Q&A

An Interview with Julius Pang

By July 26, 2019 No Comments
We recently caught up with APA 2016 winner and 2018 finalist Julius Pang. Check out the interview below to see Julius’ view on all things photography and a little more behind some of his APA entries.
• Can you tell us a bit about yourself and what made you pursue photography?
I’m a professional photographer from Perth and have been shooting full time for 8 years. I also run a travel business specialising in photography tours. In my photography business I cover a few genres for my clients, including events, headshots, corporate, and some commercial. In my travel business I run photography tours – we specialise in tours to Japan and will be soon introducing new countries.
I’ve always had an interest in photography since I was a teenager, with the main influence being reading National Geographic regularly throughout high school. Nat Geo also got me interested in travel, particularly to Asia, and I began to familiarise myself with the work of various Nat Geo shooters.
I began to pursue photography seriously during my first solo overseas trip as an adult to Japan in 2003. This was when I purchased my first digital camera – a Canon G3, which I still have to this day. Having the instant feedback with digital helped me improve my skills much quicker than shooting with film. The following year I bought my first DSLR – a D70 with kit lens, and also moved to Japan to work as an English teacher. I spent 3 years in Japan and improved my photography skills during my spare time there, especially during travel.
When I moved back to Perth in 2007, I began doing my first paid work in photography by assisting a full time photographer friend of mine. I was working as a web designer at the time, so I did photography in my spare time, and my early professional experience included a lot of nightclub shooting, small events, and second shooting at some weddings. During my paid leave, I would also get my travel fix and visited 20-odd countries, aiming to improve my work and getting to as high a standard as possible – maybe even Nat Geo worthy.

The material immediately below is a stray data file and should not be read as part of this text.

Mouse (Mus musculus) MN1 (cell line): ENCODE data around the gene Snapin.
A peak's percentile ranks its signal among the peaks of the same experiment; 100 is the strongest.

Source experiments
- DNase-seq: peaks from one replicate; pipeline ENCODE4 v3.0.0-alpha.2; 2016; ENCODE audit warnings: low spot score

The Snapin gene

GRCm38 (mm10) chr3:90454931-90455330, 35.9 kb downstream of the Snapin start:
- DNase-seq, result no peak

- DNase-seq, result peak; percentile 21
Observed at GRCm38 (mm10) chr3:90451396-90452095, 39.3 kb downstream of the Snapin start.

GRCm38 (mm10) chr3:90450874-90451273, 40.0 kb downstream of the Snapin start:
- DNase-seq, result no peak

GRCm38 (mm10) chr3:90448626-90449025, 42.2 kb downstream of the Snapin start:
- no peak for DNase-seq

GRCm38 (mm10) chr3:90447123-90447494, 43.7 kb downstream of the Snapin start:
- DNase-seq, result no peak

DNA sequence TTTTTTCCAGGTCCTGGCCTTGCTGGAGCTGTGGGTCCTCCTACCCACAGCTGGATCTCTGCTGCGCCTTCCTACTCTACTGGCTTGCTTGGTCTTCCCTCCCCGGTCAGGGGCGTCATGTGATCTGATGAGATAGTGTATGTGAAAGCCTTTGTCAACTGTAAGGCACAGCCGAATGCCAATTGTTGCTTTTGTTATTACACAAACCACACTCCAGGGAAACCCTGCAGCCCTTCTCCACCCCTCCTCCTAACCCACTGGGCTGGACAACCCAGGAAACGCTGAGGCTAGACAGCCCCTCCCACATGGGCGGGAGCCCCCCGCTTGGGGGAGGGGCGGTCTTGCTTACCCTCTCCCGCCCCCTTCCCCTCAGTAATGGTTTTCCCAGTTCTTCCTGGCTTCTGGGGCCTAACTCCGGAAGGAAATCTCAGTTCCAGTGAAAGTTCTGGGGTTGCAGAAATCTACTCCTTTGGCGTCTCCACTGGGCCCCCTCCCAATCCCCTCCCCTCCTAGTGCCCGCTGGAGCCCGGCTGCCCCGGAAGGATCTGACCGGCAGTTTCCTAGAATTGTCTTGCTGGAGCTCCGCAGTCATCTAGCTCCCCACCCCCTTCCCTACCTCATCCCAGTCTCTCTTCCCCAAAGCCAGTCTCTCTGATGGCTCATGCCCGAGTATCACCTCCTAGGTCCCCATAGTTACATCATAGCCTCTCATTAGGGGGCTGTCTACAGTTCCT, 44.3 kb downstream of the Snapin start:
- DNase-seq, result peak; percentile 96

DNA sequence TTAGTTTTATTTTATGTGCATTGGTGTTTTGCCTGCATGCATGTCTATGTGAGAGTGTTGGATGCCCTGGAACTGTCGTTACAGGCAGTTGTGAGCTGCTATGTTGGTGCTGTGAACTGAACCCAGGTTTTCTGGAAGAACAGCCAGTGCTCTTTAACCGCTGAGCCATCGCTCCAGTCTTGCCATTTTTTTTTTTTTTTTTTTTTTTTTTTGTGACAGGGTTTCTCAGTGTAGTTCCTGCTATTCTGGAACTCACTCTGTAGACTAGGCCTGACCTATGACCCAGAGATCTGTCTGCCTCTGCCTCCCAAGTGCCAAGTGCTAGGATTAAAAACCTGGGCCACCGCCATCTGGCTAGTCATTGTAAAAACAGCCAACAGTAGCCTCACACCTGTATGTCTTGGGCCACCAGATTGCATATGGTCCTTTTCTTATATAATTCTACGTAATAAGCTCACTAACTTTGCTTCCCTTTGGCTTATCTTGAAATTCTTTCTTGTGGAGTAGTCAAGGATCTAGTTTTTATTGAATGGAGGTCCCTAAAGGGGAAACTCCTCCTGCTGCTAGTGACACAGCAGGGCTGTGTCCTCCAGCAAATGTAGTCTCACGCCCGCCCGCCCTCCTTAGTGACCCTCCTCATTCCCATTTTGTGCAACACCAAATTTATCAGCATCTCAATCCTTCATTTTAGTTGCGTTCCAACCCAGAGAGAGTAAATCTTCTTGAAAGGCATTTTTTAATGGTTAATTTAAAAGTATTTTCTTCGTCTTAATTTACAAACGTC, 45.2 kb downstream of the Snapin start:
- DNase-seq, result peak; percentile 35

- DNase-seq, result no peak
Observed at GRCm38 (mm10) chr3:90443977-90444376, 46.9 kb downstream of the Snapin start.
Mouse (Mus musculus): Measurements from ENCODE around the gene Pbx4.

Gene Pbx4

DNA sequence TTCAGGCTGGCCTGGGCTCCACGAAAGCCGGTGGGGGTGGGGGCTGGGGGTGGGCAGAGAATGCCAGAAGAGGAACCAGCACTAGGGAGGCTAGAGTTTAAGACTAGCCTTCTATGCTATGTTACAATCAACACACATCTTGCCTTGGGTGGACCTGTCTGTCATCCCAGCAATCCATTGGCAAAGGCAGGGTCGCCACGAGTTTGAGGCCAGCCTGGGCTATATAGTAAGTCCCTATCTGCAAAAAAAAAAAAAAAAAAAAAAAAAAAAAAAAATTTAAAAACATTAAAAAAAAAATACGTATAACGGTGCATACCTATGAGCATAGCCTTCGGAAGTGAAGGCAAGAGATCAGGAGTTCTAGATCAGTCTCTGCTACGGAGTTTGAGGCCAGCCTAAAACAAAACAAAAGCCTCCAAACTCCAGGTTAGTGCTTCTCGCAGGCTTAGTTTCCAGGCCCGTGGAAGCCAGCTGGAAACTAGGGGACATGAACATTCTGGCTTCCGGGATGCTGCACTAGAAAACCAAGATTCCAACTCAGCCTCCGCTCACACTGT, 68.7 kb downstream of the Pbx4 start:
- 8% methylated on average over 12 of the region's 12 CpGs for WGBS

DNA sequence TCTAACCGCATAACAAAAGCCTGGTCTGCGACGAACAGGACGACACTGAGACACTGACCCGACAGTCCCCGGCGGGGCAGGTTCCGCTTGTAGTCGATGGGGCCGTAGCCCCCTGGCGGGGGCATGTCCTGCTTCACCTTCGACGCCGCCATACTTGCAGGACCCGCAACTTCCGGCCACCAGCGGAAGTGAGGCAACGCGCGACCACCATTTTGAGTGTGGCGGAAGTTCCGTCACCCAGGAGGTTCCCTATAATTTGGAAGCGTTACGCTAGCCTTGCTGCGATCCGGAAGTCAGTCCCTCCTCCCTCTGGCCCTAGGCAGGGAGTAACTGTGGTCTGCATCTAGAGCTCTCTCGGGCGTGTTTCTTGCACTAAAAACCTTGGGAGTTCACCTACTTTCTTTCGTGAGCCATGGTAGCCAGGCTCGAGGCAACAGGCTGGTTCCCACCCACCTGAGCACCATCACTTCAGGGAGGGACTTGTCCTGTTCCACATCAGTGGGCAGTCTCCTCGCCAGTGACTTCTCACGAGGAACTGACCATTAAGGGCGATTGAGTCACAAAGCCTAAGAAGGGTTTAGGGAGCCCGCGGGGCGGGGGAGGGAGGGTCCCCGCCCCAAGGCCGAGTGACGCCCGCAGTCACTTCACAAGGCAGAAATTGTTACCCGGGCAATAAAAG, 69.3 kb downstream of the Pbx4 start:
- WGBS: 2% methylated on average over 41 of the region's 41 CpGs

I decided to pursue photography full time from 2012 after shooting the Commonwealth Heads of Government Meeting 2011 as one of the official photographers. In that event, I learnt and improved an enormous amount with my photography thanks to being able to shoot together and observe some of the other official photographers on our team. These guys were all experienced press photographers and had been at this for 20-30 years and were used to very high profile political events. They also didn’t hold back in terms of critiquing my work and technique, and it was a tough lesson at times. I came away from that very grateful for their criticism and sharing of their knowledge. From that, I decided I wanted a new challenge away from my web design career and started pursuing a photography career. Since then it’s been quite a ride and I’m still constantly learning on my photography journey.
• Your image, ‘The Cathedral’, makes great use of available light and architecture. What compelled you to take the image and what were your technical decisions?
Thank you. I love seeing and photographing really amazing architecture and engineering. When I first found out about this place a few years ago I knew I had to go there to see it with my own eyes and shoot it.
The difficult part about shooting this location is the lack of time and restricted access available as you can only visit this place as part of a 50min. special tour. By the time you get to the columns and are free to look around a bit, there’s really only 20min of shooting time left. The whole space is also dimly lit and therefore you need to use a tripod for best results.